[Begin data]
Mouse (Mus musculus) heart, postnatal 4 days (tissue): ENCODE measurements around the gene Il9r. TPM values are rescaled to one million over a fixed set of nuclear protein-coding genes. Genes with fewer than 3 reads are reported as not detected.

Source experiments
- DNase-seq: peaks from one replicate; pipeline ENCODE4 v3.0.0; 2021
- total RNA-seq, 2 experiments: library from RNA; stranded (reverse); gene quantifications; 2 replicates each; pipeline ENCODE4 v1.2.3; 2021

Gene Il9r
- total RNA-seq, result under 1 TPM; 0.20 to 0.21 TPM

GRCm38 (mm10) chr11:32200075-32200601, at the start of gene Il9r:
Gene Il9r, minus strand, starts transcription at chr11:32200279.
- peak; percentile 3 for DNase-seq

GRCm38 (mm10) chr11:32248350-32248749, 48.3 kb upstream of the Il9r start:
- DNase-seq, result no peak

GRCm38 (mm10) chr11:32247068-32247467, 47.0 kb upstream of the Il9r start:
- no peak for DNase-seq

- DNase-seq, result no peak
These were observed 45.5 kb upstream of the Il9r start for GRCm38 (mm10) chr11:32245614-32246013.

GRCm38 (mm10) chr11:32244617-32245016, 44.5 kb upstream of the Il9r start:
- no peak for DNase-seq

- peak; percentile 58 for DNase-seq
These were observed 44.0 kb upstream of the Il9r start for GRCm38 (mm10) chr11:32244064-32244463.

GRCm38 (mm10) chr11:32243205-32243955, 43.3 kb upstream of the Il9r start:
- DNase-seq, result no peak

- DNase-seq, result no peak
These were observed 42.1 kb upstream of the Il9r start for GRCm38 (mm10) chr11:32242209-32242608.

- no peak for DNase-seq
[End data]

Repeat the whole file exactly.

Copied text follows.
Mouse (Mus musculus) heart, postnatal 4 days (tissue): ENCODE measurements around the gene Il9r. TPM values are rescaled to one million over a fixed set of nuclear protein-coding genes. Genes with fewer than 3 reads are reported as not detected.

Source experiments
- DNase-seq: peaks from one replicate; pipeline ENCODE4 v3.0.0; 2021
- total RNA-seq, 2 experiments: library from RNA; stranded (reverse); gene quantifications; 2 replicates each; pipeline ENCODE4 v1.2.3; 2021

Gene Il9r
- total RNA-seq, result under 1 TPM; 0.20 to 0.21 TPM

GRCm38 (mm10) chr11:32200075-32200601, at the start of gene Il9r:
Gene Il9r, minus strand, starts transcription at chr11:32200279.
- peak; percentile 3 for DNase-seq

GRCm38 (mm10) chr11:32248350-32248749, 48.3 kb upstream of the Il9r start:
- DNase-seq, result no peak

GRCm38 (mm10) chr11:32247068-32247467, 47.0 kb upstream of the Il9r start:
- no peak for DNase-seq

- DNase-seq, result no peak
These were observed 45.5 kb upstream of the Il9r start for GRCm38 (mm10) chr11:32245614-32246013.

GRCm38 (mm10) chr11:32244617-32245016, 44.5 kb upstream of the Il9r start:
- no peak for DNase-seq

- peak; percentile 58 for DNase-seq
These were observed 44.0 kb upstream of the Il9r start for GRCm38 (mm10) chr11:32244064-32244463.

GRCm38 (mm10) chr11:32243205-32243955, 43.3 kb upstream of the Il9r start:
- DNase-seq, result no peak

- DNase-seq, result no peak
These were observed 42.1 kb upstream of the Il9r start for GRCm38 (mm10) chr11:32242209-32242608.

- no peak for DNase-seq